Whenever you finish exploring a location and head back to the home colony, you’ll get to make a nightly visit to the holo-chamber and speak to the character whose mission you completed that day. You not only get to speak to them about the things you discovered on the mission, but about themselves too – they’ll also ask you personal questions which you’re able to answer how you please.

Alone With You

One thing I found a little disappointing about these nightly visits was that you were often given multiple choices about what to talk about, but eventually had to actually use all options before you could progress anyway. It took away from the sense of narrative freedom, and whilst it was nice to see all possible conversation outcomes, it did make it feel like there wasn’t always any point in giving you the choice.

Some conversation responses were more significant and lasting, the corresponding characters often bringing up things you’ve said in later conversations. No choices seemed to have a massive effect on the way the story played out, but it was still neat and added to the human element of the characters you got to speak to.

One thing that’s certainly worth mentioning is that no conversation choices are allocated to the X button; I’m a sucker for hitting the X button to speed up conversations and accidentally making a choice in games like this, so it was great to see that my mashing of the button didn’t have any repercussions.

After finishing a week in the game you get to choose one of the holographic companions to have a ‘date’ with. The game calls itself a ‘Sci-Fi Romance Adventure’, but those hoping for an experience similar to the standard dating simulator formula will be left a little disappointed. It’s not quite the same set up and whilst you do get to share more intimate (not in that way!) experiences with the character you select, it never actually felt romantic. In a way it felt more fitting to the overall tone of the game, but those looking exclusively for a ‘Romance Adventure’ might be better off looking elsewhere.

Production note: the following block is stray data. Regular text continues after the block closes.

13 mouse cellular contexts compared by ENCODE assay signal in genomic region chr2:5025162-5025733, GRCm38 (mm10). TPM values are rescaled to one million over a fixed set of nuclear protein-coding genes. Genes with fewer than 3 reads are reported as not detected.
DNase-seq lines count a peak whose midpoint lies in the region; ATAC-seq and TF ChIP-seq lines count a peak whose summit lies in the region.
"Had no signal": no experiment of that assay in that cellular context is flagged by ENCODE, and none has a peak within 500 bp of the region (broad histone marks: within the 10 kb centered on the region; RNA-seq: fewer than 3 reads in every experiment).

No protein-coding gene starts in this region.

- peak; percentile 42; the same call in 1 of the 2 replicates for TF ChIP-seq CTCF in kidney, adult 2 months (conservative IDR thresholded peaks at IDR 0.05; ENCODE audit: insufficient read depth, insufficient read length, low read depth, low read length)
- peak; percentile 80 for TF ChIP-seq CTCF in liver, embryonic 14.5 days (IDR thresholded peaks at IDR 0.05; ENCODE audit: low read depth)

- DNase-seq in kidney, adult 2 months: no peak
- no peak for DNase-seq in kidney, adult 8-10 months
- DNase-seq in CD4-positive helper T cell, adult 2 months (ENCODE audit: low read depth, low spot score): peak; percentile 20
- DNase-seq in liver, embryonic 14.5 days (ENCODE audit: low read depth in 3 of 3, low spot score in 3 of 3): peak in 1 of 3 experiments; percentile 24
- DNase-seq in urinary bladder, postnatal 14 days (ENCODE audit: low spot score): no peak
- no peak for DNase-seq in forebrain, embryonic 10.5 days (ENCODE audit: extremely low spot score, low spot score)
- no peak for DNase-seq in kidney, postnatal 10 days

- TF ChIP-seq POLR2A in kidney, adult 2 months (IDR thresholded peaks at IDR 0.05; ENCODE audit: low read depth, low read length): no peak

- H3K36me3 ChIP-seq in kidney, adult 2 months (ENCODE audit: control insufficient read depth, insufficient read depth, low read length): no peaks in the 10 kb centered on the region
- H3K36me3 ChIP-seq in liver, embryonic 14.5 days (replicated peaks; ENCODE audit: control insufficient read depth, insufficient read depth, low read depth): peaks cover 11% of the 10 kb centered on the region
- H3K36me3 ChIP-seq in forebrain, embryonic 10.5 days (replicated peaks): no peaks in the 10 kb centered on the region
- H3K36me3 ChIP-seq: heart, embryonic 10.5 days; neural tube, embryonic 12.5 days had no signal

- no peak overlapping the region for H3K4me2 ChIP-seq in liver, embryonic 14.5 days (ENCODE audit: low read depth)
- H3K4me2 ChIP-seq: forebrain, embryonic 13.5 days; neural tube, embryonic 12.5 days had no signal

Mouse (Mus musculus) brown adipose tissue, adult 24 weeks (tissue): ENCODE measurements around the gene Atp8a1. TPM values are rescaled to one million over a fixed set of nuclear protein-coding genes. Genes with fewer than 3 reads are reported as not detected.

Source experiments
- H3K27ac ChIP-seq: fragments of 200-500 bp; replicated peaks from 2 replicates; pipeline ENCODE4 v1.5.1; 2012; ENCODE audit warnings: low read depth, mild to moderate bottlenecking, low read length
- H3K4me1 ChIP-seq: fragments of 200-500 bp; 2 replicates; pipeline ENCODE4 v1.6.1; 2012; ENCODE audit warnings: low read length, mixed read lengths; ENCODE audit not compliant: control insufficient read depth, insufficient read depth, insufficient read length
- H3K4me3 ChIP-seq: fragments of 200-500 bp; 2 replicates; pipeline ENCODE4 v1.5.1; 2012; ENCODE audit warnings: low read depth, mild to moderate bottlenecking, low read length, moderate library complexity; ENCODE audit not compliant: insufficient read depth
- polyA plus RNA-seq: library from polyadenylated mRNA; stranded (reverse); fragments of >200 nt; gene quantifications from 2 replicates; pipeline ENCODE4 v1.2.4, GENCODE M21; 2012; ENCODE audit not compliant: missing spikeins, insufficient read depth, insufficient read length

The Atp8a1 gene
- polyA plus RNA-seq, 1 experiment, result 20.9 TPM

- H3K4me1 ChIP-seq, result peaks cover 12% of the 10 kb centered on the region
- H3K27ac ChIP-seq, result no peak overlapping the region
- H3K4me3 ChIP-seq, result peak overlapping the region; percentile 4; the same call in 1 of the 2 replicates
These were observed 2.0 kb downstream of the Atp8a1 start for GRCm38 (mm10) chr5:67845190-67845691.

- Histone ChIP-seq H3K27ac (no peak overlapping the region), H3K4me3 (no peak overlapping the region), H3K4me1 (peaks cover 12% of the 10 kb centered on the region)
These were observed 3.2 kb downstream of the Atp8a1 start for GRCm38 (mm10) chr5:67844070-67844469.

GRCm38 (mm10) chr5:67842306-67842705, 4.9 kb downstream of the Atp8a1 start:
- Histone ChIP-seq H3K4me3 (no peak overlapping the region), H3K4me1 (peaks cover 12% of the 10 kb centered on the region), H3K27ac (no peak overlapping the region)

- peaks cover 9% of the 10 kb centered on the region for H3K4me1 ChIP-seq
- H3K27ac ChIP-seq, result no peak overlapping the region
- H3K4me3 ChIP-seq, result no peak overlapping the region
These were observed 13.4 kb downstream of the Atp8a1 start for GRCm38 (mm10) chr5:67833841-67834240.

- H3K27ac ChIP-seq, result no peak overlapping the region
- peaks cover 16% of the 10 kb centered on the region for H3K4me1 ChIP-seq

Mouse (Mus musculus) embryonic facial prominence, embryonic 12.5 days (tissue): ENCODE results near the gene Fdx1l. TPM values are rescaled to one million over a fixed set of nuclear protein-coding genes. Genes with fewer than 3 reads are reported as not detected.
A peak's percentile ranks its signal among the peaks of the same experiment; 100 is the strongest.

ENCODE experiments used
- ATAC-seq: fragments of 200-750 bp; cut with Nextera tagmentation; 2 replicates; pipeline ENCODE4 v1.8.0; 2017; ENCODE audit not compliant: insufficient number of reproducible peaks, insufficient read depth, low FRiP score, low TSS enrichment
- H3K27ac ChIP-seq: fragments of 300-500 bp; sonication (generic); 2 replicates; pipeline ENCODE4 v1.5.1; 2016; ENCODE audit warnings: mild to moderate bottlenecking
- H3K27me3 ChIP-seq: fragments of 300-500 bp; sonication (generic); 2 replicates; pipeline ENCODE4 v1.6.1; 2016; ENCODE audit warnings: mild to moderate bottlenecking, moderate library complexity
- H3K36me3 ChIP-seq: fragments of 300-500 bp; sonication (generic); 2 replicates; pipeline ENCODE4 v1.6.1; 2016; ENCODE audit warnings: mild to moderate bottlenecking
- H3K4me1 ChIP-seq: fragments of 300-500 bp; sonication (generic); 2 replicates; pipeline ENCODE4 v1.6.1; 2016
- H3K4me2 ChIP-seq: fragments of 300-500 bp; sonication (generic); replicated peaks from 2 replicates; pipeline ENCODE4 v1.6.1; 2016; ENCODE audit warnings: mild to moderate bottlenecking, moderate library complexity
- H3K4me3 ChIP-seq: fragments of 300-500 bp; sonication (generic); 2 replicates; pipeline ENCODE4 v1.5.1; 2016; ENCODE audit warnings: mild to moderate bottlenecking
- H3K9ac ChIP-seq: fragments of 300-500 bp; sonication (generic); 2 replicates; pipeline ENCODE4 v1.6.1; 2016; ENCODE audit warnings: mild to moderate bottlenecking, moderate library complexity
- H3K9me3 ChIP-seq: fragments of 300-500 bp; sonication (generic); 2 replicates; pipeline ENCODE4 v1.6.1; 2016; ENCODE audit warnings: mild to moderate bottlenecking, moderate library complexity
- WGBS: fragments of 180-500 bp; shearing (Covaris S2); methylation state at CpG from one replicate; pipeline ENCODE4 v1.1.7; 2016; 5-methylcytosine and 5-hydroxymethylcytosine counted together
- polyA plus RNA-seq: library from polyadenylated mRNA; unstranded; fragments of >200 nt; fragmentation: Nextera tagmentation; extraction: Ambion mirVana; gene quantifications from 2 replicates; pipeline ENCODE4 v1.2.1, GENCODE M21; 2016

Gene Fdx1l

Alone With You

Another area in which Alone With You should be commended is with its sound design, the synth soundtrack not only being fantastic to listen to but also fitting in perfectly with the sci-fi vibe of the game. It helped me engage within the futuristic atmosphere of the game, plus there was a good mixture of tunes that would always set the tone of each scene perfectly. Whilst in dire locations there were ominous tunes that made you feel a sense of uncertainty, whilst when exploring some of the more vibrant locations the soundtrack would give a sense of wonder.

Aesthetically the game is a lot more detailed than ‘Home’, but it still has an old-school look to it – it’s certainly less ‘pixely’. Everything is full to the brim with colour, with the game adopting an almost watercolour-like style.

The style reminded me a lot of classic point and click adventure games; ‘Space Quest’ in particular rung a few bells, though Alone With You’s visuals certainly excel against it. I loved how the game’s locations each had a sense of depth too; as you moved to the front and back of locations the protagonist’s sprite would get bigger and smaller, in turn offering a real sense of scale to the massive facilities you’re exploring. It’s not always possible to offer an impressive sense of scale in a 2D environment, but Alone With You does it well.

Alone With You

Each environment looks fantastic though and is never devoid of detail. The graphic designers have done a good job of capturing the ruin that the colony is in, whether it’s the destroyed communications towers, the crumbled labs full of rubble, or even the plethora of corpses littered around each location. There’s a real B-Movie vibe to the visuals too, with the protagonist looking like your stereotypical Spaceman (with a scarf though, of course) and the escape ship looking like it has come straight out of a classic sci-fi movie. It’s charming and brings a welcome change to the calamitous feeling of the environments.

There is the odd graphical glitch to be found in the game, with the main character clipping through the environment and some objects oddly disappearing depending where you are in the map – it’s nothing that’ll stop you getting engrossed in the world though.

My first playthrough of the game lasted around five hours, which was surprisingly lengthy. I felt that it lasted long enough that I could really enjoy the story, but not too long that I started to get bored of doing similar things over and over. Each ending of the game was satisfying and offered a great conclusion to what was an engaging and touching story; I came across two endings which both managed to live up to the game’s title.


Alone With You isn’t exactly gameplay heavy with an extended focus on telling a story – fortunately though, that story is incredibly well written and will keep you intrigued from start to end. The fact that the game looks great and has a fantastic synth soundtrack helps too.

Those looking for a gameplay heavy experience might want to look elsewhere, but those who’d enjoy a touching sci-fi tale that’s full of mystery and intrigue will love the desperate plight of the Spaceman protagonist of Alone With You.

Developer: Benjamin Rivers Inc.
Publisher: Benjamin Rivers Inc.
Release Date: 23/08/2016
Format(s): Playstation 4 (Reviewed), Playstation Vita